Has Your House Guest Overstayed Their Welcome? You May Need To Go Through The Eviction Process

Sometimes, people find themselves in a predicament where they are homeless and their friends step in to help them out by welcoming them into their homes. However, sometimes no efforts are made by the guest to improve their financial situation so they'd be able to afford an apartment. At some point, they become a guest who is not welcome and may refuse to leave. 

If you initially welcomed a guest into your home to help him or her get back on their feet yet they have may no attempts to improve their financial situation, here's what you need to know. 

Can the court identify your guest as a tenant? 

The court system uses identifying factors to determine whether someone is a guest or resident of the home. If the person is deemed to be a resident, you won't be able to call the police to have them remove the person from your home. You will have to file an eviction with the court system. Here are several of the factors courts use to determine who is a resident of a house. 

  • receives mail using the physical address of the home
  • uses the home phone number as their own
  • moves their belongings into the house
  • gives money to the owner to pay household bills and purchase food
  • has access to the house to come and go as they please, such as with a house key
  • has lived in the house for a period specified by state laws, such as 30 days 

If your guest can prove these types of issues, hire a civil litigation lawyer because your guest has become a tenant. The lawyer can help you serve the tenant with an eviction notice.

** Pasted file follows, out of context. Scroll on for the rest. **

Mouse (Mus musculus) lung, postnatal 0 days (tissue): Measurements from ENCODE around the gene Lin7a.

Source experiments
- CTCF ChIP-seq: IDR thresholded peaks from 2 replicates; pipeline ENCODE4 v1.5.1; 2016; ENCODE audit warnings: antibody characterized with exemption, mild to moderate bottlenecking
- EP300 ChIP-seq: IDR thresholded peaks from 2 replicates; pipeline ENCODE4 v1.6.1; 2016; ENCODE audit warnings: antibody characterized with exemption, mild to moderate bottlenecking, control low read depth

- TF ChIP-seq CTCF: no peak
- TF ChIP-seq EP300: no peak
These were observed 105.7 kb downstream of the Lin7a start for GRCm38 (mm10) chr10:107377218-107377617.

What happens if he or she does not leave by the date to vacate on the eviction notice? 

Depending on the laws of your state, your tenant has anywhere from 3-30 days to vacate the premises. When this date passes and your tenant is still residing in your home, you'll need to file a petition with the court system to evict the tenant. After this petition is filed, you will need to request for a hearing by a judge in civil court. At the hearing, the judge will hear your complaint and the reasons for the eviction. If the judge agrees with you, he or she will file a writ of execution, which gives the local sheriff the authority to physically remove the tenant and their possessions from your home.

Through all of this, it is crucial for you to do everything appropriately and legally so you don't run the risk of being denied the eviction. Because of this, it is crucial for you to hire a civil litigation lawyer to help you in the process of eviction.